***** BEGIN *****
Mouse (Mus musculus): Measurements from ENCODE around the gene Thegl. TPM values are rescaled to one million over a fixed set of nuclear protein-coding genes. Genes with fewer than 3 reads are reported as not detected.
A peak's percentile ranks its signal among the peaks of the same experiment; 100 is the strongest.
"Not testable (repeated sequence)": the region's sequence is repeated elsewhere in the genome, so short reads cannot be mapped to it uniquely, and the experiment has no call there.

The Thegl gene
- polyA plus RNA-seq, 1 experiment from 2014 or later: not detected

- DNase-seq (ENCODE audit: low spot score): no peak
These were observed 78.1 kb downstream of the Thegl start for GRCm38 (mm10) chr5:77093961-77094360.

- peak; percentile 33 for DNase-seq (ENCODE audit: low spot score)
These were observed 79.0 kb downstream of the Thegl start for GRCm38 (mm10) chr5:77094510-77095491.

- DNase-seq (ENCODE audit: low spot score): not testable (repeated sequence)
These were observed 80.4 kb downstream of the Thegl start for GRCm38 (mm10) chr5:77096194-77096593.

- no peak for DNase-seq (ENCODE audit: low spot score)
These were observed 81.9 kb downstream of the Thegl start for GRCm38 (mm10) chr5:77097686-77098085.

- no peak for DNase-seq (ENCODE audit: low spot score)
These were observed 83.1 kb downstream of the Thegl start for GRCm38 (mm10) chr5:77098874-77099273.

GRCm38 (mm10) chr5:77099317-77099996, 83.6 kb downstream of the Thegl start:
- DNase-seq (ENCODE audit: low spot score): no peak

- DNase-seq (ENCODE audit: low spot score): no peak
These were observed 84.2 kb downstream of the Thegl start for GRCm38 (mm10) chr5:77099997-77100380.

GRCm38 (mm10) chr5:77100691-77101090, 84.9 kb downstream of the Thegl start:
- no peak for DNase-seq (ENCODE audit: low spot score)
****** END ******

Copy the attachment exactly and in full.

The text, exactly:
Mouse (Mus musculus): Measurements from ENCODE around the gene Thegl. TPM values are rescaled to one million over a fixed set of nuclear protein-coding genes. Genes with fewer than 3 reads are reported as not detected.
A peak's percentile ranks its signal among the peaks of the same experiment; 100 is the strongest.
"Not testable (repeated sequence)": the region's sequence is repeated elsewhere in the genome, so short reads cannot be mapped to it uniquely, and the experiment has no call there.

The Thegl gene
- polyA plus RNA-seq, 1 experiment from 2014 or later: not detected

- DNase-seq (ENCODE audit: low spot score): no peak
These were observed 78.1 kb downstream of the Thegl start for GRCm38 (mm10) chr5:77093961-77094360.

- peak; percentile 33 for DNase-seq (ENCODE audit: low spot score)
These were observed 79.0 kb downstream of the Thegl start for GRCm38 (mm10) chr5:77094510-77095491.

- DNase-seq (ENCODE audit: low spot score): not testable (repeated sequence)
These were observed 80.4 kb downstream of the Thegl start for GRCm38 (mm10) chr5:77096194-77096593.

- no peak for DNase-seq (ENCODE audit: low spot score)
These were observed 81.9 kb downstream of the Thegl start for GRCm38 (mm10) chr5:77097686-77098085.

- no peak for DNase-seq (ENCODE audit: low spot score)
These were observed 83.1 kb downstream of the Thegl start for GRCm38 (mm10) chr5:77098874-77099273.

GRCm38 (mm10) chr5:77099317-77099996, 83.6 kb downstream of the Thegl start:
- DNase-seq (ENCODE audit: low spot score): no peak

- DNase-seq (ENCODE audit: low spot score): no peak
These were observed 84.2 kb downstream of the Thegl start for GRCm38 (mm10) chr5:77099997-77100380.

GRCm38 (mm10) chr5:77100691-77101090, 84.9 kb downstream of the Thegl start:
- no peak for DNase-seq (ENCODE audit: low spot score)